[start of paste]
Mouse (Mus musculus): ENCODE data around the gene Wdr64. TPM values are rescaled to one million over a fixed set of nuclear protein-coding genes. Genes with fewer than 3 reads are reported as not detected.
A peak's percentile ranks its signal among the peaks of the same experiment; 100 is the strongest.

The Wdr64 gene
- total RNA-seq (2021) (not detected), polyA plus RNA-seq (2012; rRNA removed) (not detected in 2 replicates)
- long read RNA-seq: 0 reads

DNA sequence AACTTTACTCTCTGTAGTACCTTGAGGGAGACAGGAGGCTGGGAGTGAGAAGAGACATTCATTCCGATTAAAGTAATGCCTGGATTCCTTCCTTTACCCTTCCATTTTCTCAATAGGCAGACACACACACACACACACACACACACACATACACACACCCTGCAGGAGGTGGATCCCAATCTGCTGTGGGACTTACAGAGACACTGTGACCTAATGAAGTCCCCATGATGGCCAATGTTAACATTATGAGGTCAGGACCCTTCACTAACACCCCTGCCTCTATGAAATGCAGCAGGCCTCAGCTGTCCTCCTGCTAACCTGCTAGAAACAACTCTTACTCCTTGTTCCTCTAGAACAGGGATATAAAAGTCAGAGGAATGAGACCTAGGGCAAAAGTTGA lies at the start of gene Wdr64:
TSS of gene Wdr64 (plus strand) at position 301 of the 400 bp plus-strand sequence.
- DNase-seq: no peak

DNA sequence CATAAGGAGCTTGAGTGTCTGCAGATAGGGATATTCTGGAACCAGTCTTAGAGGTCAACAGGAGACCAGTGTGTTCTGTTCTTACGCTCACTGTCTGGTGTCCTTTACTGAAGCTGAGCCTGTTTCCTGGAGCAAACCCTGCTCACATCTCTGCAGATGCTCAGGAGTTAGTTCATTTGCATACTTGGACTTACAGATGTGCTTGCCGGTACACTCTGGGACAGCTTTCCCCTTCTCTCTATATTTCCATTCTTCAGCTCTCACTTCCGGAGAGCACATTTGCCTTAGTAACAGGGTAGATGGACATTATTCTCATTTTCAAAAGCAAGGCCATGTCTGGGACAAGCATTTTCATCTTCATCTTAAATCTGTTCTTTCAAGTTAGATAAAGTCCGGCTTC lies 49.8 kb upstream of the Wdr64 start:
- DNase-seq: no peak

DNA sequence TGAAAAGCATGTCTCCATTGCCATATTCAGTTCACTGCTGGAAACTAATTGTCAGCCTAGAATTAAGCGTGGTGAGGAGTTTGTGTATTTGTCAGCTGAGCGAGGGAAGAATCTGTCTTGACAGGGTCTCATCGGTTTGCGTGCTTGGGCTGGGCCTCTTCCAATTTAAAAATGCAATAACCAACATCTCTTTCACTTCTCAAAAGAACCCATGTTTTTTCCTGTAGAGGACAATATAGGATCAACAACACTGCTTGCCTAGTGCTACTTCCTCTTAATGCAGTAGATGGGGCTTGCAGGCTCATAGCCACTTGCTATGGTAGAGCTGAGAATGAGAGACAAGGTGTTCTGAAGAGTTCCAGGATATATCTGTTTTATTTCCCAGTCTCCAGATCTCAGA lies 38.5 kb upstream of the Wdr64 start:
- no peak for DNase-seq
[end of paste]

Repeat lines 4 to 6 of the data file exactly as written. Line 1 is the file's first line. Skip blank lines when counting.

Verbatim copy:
- total RNA-seq (2021) (not detected), polyA plus RNA-seq (2012; rRNA removed) (not detected in 2 replicates)
- long read RNA-seq: 0 reads

DNA sequence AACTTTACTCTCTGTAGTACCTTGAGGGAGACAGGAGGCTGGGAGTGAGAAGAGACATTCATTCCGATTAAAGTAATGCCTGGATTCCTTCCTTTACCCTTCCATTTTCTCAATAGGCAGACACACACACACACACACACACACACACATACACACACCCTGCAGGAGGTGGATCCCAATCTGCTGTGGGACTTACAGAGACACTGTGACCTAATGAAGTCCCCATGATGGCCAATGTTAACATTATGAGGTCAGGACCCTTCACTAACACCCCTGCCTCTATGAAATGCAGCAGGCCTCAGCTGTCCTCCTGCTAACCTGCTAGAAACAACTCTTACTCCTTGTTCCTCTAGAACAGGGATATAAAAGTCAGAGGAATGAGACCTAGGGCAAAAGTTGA lies at the start of gene Wdr64: